The evaluation shows close collaboration. In some areas it is so close that a word like integration comes to mind. There is thus good reason to ask who is running and controlling the elaborate Norwegian collaboration with the NSA? Does Norway have full political control of this collaboration?
There is no doubt that Norway's close proximity to Russia and the Russian military power in Norway's backyard make it necessary for our intelligence service to pay close attention. However, the NSA evaluation's descriptions of the intelligence service's extent and methods are in stark contrast to the picture Norwegian politicians present when describing our relationship with Russia as stable and good.
Before publishing this we have had an extensive, and in our opinion wise, dialogue with the leaders of the intelligence service. Dagbladet will exercise caution in disclosing methods, locations — as well as capacity. We do not wish to harm national security, complicate operations in conflict areas such as Afghanistan, or disclose too much of the important work done by the Norwegian intelligence service. However, failing to make the public aware of the overall picture evident from the NSA evaluation would be to fail our social mission.
Following the ongoing Snowden revelations, we need a debate on the surveillance taking place all over the world, and of which Norway is also a part.
We now know a lot about the extent of the global electronic surveillance managed and coordinated by the NSA. According to Snowden documents, which have been reproduced in publications like the Washington Post, the US intelligence organisation is collecting location information from several hundred mobile phones every day.
When Dagbladet wrote on Tuesday, 19 November that the NSA monitored 33 million Norwegian mobile conversations in 30 days, the Norwegian Chief of Intelligence, Lieutenant General Kjell Grandhagen, came to the NSA's rescue. He stated categorically that Dagbladet was wrong. Grandhagen then and there took ownership of the surveillance of which Dagbladet wrote. He recognized the figures to which we were referring. They were his. What we presented were figures showing the Norwegian intelligence service monitoring conflict areas in other parts of the world. The extent and capacity attracted attention, because it is difficult to believe that the figures are only associated with Afghanistan.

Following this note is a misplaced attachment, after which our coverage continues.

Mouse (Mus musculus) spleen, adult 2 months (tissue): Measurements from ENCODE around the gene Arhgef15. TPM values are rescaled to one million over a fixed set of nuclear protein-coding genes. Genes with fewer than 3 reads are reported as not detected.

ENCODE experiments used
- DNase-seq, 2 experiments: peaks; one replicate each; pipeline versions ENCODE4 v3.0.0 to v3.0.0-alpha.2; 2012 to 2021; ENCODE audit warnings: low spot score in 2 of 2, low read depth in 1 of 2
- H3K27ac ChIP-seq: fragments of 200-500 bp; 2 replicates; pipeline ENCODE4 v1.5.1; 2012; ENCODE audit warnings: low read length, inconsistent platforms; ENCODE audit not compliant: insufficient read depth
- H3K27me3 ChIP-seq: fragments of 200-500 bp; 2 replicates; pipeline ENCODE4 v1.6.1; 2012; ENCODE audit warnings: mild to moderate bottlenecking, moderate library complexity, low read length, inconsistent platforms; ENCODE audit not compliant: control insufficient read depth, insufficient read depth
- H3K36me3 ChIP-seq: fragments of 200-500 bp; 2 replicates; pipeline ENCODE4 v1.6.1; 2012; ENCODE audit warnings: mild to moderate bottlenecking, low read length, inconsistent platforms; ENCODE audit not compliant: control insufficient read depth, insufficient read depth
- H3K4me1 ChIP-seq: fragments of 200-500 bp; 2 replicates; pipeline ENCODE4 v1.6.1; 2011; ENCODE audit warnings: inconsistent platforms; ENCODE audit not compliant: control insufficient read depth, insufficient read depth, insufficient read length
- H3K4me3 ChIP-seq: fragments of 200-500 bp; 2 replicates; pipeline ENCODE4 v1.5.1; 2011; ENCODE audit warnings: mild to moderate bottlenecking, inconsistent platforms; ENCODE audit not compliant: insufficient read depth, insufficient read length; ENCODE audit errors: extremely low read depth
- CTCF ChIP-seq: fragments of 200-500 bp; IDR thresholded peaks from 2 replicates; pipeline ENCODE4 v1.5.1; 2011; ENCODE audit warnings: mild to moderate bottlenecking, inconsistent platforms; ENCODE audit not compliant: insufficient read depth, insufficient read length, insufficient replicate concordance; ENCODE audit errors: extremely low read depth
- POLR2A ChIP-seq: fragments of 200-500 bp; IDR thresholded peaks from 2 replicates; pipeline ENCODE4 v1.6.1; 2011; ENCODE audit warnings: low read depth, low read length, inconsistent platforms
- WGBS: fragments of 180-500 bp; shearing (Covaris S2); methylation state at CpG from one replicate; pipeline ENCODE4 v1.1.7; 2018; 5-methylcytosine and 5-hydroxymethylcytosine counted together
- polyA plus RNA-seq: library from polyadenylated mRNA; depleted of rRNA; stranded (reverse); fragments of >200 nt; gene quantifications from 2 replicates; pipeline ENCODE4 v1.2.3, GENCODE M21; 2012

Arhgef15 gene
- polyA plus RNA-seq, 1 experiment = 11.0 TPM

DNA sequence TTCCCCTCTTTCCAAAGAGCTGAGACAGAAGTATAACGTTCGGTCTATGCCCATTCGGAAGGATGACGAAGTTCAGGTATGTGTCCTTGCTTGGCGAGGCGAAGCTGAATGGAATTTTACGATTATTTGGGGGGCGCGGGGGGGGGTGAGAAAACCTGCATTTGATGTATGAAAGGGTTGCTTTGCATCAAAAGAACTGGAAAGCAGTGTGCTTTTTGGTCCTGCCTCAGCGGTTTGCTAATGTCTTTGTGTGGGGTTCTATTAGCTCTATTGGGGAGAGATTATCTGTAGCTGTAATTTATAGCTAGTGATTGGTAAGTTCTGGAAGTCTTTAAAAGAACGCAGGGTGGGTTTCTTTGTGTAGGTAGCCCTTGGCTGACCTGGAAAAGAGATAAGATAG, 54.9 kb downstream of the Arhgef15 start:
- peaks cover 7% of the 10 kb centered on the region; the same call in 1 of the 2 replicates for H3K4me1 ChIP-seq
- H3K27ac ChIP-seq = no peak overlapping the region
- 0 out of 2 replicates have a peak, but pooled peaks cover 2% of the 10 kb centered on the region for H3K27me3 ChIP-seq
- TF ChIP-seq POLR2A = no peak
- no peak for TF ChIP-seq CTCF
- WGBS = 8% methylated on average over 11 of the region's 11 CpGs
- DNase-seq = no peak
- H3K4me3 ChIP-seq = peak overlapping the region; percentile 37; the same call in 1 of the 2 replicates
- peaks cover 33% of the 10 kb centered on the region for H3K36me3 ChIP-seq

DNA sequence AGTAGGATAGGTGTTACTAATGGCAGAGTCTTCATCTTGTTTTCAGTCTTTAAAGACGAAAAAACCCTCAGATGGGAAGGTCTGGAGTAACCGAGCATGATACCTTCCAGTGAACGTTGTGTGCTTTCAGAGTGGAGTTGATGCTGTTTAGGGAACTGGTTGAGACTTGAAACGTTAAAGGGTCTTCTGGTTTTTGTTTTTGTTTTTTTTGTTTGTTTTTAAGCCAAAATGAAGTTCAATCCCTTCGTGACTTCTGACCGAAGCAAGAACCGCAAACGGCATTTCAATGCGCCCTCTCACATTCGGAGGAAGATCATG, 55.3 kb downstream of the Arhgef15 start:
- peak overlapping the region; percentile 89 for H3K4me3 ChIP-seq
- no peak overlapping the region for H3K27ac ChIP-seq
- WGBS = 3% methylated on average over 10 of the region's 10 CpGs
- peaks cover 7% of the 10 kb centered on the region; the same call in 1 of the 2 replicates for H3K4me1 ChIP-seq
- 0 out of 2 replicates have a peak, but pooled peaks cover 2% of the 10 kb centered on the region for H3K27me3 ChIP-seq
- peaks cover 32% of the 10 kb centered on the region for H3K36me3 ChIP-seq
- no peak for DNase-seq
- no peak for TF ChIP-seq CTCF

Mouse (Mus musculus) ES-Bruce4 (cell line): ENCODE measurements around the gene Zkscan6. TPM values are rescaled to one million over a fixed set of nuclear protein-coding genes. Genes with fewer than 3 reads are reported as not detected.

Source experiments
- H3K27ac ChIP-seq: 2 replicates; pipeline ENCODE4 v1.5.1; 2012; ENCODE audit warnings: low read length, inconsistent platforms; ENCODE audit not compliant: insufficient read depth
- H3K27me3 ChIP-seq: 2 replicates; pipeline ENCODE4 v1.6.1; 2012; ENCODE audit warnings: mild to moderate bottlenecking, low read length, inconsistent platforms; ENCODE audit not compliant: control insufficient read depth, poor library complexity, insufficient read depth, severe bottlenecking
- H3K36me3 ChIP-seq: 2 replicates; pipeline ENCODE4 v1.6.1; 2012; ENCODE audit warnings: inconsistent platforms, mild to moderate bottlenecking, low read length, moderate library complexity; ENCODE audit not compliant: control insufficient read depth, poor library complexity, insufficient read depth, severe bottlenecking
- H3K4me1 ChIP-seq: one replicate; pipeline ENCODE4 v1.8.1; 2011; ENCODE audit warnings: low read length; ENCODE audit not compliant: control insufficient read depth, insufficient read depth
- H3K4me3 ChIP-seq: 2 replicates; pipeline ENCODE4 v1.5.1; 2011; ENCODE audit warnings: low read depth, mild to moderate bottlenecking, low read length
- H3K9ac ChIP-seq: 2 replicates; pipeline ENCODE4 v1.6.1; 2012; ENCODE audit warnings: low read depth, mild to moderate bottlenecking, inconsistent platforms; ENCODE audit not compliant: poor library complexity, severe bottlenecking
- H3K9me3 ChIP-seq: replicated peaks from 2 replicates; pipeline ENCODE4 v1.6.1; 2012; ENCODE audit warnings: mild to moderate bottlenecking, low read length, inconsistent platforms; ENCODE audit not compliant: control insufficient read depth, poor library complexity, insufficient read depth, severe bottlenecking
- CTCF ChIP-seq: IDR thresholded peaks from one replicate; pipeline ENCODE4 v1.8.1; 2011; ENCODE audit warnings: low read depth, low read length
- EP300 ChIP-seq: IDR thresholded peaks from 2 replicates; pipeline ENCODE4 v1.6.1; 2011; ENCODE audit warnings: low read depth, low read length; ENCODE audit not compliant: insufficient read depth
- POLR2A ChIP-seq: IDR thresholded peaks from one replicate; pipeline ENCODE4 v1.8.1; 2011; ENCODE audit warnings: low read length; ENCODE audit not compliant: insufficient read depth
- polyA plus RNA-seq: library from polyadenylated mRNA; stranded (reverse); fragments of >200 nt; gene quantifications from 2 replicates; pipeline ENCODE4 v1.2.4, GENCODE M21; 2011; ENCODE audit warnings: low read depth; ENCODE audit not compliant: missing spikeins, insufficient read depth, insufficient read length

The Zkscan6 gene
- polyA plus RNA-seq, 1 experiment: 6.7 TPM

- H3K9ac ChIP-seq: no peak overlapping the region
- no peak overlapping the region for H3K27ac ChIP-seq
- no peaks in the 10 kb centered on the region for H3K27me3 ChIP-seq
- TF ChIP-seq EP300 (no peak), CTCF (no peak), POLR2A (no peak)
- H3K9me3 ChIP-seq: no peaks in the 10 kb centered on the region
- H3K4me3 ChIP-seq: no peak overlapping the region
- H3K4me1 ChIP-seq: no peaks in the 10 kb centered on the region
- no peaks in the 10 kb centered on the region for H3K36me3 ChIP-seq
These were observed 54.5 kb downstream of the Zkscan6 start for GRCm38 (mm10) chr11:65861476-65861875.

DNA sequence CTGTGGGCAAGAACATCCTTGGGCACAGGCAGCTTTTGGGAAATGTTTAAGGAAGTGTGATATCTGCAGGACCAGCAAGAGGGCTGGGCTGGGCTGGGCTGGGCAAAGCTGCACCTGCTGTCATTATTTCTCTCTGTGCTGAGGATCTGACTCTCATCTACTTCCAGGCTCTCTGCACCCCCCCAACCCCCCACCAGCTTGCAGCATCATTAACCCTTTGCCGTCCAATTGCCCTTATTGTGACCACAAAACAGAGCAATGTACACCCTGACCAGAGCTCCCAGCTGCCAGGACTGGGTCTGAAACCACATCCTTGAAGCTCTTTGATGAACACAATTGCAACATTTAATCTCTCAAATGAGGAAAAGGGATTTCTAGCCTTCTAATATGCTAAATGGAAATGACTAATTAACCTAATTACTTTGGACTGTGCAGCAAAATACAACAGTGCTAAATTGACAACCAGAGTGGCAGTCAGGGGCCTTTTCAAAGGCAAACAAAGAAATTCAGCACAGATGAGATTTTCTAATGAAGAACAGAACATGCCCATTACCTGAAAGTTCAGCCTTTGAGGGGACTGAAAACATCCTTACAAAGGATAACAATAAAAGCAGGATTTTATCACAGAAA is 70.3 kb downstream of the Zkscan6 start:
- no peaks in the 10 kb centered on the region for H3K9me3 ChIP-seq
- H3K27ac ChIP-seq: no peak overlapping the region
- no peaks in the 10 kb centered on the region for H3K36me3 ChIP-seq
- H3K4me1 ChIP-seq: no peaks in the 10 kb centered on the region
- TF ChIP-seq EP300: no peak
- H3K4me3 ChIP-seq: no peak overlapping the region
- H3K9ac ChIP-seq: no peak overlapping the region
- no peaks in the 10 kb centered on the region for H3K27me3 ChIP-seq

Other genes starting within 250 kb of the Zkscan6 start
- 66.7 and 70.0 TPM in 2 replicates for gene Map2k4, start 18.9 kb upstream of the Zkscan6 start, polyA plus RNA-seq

When the Chief of Intelligence so loudly took ownership of the case, it was impossible for Dagbladet to claim otherwise. At the same time Grandhagen deftly added that, of course, he could not know what other countries were doing against Norway. However, the first impression from Grandhagen's press conference was that Norway — again — appeared as an innocent, white spot on the map.
In order to emphasize the denial of Dagbladet?s story, Grandhagen went unusually far in exposing the Norwegian intelligence service's surveillance capacity. Several commentators where surprised at the candour. The second impression after the press conference was that Norway is an intelligence super-power with a capacity far beyond what we and many others believed possible.
Grandhagen's words are intact. Dagbladet has followed the tracks from the Chief of Intelligence's press conference, and is thus publishing information which in our opinion has great public interest and deserves to be debated.
The Snowden revelations are rolling from country to country. The overall revelations are so massive that they move the boundaries for the debate on surveillance and privacy. And it is about time. Secretary General of the Council of Europe, Thorbjørn Jagland, says that privacy is a human right which cannot be safeguarded by national legislations or agreement between individual countries. The only viable way is to prepare internationally binding regulations applying to everyone. It is worth listening to these views.
Because information collected for a worthy purpose can be used with completely different and less than honourable intentions in a given situation.
The massive surveillance weakens our ability to build a society based on openness, trust and security. Things could go very wrong when public opinion more or less takes it for granted that one is being monitored, and does not really mind. One is content, thinking «as long as we do nothing wrong, we have nothing to fear». We recognize the logic from countries with which we do not wish to compare ourselves. However, knowing that «someone» out there is paying attention affects our society and our civil rights, unfortunately. We are talking about an extent of surveillance that eliminates all privacy. The internet was supposed to liberate us and promote democracy. Instead it has become a tool for controlling individuals.
We have seen interviews where old Stasi officers dreamingly ponder what they could have achieved with NSA technology. Instead they had to settle for index cards. It is adversely disciplining when we accept a life where we restrain ourselves when it comes to forming opinions. We are left with the harmless and indifferent.
We are talking about national insecurity.
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